What Did Urban Outfitters' Voting Information Say? Some Of It Wasn't Quite Correct
Forget the idea of voter suppression efforts turning up from the Democratic and Republican camps as Election Day gets underway. On Monday afternoon, retailer Urban Outfitters tweeted a voting guide supposedly intended to help its 1 million Twitter followers figure out where and how to vote today. But what did Urban Outfitters' voting information say, exactly? As it turns out, the clothing retailer told followers they couldn’t cast a ballot without bringing a “voter’s registration card,” along with a photo ID, to the polls, according to ThinkProgress. The problem? Voter registration cards aren't necessary for voting in any of the 50 states. Some states do require a photo ID to vote; some of those states accept voter registration cards as an acceptable form of ID.
When contacted by ProPublica this morning, Urban Outfitters deleted the tweet, updated its voter guide, and released the following statement:
The Urban Outfitters post is just the latest example in a string of false information about voter requirements appearing on social media. For example, pro-Trump trolls on Twitter have encouraged Clinton supporters to "avoid the lines" and "vote from home" by sending a text; other tweets aimed at Clinton fans claim that voters must provide seven forms of identification to cast their ballot. Some are disguised as legitimate advertisements from the Clinton campaign and others are more easily identified as fraudulent. It appears, though, that Urban Outfitters didn't purposely intend to spread incorrect information.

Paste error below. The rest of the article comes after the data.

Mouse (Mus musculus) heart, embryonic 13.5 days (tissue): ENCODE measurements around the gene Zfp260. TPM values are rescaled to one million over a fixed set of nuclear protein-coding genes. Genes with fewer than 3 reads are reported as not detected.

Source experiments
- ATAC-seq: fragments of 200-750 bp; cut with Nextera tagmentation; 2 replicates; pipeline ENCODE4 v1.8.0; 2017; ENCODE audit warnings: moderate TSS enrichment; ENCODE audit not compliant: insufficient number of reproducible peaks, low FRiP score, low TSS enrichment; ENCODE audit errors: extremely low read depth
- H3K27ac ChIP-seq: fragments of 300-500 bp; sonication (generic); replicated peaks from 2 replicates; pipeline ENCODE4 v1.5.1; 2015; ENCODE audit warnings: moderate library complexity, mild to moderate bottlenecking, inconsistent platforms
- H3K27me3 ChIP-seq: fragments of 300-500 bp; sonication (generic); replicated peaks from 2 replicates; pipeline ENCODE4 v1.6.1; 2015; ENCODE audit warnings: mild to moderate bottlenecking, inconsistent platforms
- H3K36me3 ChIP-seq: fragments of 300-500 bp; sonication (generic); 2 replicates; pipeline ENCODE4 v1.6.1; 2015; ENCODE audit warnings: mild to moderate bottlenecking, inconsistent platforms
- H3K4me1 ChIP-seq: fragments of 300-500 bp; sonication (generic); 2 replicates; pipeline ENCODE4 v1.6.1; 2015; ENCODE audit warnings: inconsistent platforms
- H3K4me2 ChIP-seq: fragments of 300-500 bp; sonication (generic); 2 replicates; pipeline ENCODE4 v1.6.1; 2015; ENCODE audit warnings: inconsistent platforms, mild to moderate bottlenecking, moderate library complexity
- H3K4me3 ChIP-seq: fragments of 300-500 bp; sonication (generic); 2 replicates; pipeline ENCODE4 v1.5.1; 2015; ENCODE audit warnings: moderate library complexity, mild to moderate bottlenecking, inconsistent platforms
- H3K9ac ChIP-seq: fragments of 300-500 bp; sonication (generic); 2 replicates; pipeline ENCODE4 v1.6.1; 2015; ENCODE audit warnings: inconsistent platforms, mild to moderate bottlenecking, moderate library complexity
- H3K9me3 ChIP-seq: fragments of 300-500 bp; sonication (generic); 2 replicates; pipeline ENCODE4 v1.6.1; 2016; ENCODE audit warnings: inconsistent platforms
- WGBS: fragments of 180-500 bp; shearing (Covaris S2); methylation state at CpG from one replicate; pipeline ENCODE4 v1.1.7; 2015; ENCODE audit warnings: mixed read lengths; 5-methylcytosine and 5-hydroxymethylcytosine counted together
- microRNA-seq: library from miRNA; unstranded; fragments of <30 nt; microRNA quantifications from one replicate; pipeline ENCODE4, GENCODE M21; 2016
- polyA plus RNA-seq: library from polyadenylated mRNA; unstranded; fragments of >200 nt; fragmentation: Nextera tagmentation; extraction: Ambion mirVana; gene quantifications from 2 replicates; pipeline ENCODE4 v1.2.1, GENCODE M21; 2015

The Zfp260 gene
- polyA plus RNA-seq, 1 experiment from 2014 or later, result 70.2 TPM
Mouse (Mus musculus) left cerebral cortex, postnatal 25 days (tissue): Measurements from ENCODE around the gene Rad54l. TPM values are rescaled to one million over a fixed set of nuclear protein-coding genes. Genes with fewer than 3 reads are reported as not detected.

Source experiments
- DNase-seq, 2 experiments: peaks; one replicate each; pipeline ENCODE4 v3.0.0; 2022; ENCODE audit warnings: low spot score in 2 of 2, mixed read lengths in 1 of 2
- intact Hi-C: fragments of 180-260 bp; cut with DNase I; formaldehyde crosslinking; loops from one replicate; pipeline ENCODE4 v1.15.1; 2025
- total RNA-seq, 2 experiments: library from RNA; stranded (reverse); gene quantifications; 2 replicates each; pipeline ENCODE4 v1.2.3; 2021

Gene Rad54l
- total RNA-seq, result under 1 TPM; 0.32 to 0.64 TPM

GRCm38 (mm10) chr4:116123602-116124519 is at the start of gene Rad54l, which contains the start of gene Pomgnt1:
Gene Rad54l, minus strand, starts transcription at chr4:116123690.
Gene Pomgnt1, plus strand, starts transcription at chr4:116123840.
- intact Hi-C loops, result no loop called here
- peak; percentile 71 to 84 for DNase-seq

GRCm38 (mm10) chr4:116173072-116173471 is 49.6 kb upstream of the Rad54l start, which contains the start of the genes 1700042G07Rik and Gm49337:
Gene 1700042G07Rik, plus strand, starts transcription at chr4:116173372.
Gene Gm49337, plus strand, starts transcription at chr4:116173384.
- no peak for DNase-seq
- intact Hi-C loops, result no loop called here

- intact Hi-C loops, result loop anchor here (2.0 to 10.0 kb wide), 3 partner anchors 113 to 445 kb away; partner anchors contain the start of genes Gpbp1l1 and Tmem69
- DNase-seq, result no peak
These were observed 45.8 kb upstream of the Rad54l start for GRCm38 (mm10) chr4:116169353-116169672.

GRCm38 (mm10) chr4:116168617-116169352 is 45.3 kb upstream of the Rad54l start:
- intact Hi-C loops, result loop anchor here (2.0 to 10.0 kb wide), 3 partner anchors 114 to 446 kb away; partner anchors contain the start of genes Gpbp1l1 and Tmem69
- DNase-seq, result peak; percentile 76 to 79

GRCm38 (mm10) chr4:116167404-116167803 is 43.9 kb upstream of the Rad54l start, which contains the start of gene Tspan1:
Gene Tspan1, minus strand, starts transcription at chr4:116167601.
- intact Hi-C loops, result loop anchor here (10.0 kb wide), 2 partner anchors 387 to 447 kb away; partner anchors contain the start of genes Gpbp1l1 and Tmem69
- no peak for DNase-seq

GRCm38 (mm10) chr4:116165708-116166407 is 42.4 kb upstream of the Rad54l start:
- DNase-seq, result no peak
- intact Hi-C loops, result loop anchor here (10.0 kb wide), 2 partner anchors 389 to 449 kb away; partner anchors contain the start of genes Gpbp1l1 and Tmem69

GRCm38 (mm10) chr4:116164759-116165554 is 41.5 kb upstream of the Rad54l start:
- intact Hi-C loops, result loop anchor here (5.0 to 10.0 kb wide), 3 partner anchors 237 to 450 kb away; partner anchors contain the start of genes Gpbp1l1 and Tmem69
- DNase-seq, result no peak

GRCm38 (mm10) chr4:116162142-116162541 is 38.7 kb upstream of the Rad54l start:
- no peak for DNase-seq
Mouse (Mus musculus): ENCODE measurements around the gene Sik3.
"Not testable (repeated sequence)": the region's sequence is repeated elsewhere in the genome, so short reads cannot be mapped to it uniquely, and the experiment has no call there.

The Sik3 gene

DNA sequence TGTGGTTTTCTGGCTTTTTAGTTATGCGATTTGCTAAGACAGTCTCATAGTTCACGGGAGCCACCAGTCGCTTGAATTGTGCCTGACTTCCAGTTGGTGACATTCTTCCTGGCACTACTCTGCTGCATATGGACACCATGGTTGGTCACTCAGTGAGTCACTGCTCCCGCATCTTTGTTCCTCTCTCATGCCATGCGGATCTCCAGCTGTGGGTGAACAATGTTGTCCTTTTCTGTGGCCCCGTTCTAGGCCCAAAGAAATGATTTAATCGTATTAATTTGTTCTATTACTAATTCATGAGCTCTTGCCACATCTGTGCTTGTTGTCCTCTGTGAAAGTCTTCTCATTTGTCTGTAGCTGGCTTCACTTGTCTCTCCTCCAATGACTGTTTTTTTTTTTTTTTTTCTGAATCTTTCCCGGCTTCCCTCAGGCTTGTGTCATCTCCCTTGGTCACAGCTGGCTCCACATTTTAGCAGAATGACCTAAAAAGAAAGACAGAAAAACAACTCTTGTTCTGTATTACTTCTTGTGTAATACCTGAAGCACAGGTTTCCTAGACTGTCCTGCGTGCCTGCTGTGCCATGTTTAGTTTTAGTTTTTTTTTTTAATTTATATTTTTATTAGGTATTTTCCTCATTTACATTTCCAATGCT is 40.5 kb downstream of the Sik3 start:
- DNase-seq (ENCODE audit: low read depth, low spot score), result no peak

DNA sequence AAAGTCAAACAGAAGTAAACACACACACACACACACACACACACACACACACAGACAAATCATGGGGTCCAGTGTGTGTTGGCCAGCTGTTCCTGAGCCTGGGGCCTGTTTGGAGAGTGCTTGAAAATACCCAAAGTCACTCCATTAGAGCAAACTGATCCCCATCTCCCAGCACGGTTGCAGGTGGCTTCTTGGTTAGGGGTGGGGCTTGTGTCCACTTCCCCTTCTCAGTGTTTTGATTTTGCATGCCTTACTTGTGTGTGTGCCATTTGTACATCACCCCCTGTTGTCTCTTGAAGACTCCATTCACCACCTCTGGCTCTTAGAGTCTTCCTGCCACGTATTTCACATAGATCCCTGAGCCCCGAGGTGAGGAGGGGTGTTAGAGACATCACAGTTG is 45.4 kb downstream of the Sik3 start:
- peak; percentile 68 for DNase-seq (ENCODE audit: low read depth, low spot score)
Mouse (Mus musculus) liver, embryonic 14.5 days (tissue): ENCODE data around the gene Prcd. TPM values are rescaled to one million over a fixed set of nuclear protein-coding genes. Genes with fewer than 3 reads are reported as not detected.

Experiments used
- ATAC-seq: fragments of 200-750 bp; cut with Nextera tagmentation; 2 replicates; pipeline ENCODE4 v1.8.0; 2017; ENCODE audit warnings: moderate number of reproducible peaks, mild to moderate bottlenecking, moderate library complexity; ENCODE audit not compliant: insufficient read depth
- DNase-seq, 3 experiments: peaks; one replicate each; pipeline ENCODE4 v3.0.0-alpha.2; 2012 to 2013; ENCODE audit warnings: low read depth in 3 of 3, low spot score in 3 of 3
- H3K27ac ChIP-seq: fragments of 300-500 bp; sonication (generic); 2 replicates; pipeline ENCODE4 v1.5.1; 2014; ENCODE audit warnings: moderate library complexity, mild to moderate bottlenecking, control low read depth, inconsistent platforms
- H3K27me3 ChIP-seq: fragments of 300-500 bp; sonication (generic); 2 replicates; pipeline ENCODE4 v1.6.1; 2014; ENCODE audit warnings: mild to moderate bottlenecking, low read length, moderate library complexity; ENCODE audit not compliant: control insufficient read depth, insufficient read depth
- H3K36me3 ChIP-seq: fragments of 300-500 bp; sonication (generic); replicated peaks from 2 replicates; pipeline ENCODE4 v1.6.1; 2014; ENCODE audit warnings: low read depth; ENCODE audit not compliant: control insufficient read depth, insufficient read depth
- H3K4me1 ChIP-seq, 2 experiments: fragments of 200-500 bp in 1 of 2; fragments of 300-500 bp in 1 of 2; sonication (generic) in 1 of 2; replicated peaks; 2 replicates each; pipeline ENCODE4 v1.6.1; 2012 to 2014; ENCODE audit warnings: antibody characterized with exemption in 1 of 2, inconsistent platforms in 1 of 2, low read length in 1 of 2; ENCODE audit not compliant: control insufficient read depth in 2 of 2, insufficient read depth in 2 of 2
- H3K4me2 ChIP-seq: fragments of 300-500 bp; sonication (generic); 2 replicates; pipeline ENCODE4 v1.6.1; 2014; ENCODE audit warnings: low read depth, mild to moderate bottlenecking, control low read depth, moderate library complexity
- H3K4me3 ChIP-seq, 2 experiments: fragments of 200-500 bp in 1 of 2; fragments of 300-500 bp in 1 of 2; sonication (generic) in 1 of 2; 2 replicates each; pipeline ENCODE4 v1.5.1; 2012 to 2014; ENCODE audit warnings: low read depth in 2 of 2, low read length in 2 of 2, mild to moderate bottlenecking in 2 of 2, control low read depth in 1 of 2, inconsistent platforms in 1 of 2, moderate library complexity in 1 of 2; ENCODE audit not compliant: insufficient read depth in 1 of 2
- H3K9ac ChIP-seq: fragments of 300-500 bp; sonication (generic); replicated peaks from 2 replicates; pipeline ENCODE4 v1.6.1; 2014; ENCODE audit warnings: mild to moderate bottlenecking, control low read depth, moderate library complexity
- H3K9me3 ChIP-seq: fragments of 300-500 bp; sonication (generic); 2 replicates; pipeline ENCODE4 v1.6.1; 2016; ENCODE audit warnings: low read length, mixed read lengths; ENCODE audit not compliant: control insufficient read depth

We’re deeply sorry about the error in the UO Blog’s voting guide. It's been corrected & now includes a link to state-by-state requirements.— Urban Outfitters (@UrbanOutfitters) November 8, 2016
However, Urban Outfitters does have a long history of being embroiled in political controversy. According to ThinkProgress, in 2014 the company sold a “Vintage Kent State Sweatshirt” that appeared to be splattered with blood, a thinly veiled reference to the shooting that left four dead on Kent State’s campus in 1970. The millennial-focused brand has come under fire in recent years for selling other provocative items, including a card that used the word "tranny" and a T-shirt emblazoned with the words "Eat Less" — which was pulled from the company’s website after women's health advocates complained it promoted eating disorders and negative body image.
If you've yet to vote today, make sure you're prepared when you arrive at your polling station. Visit the U.S. Vote Foundation website for identification requirements in your state.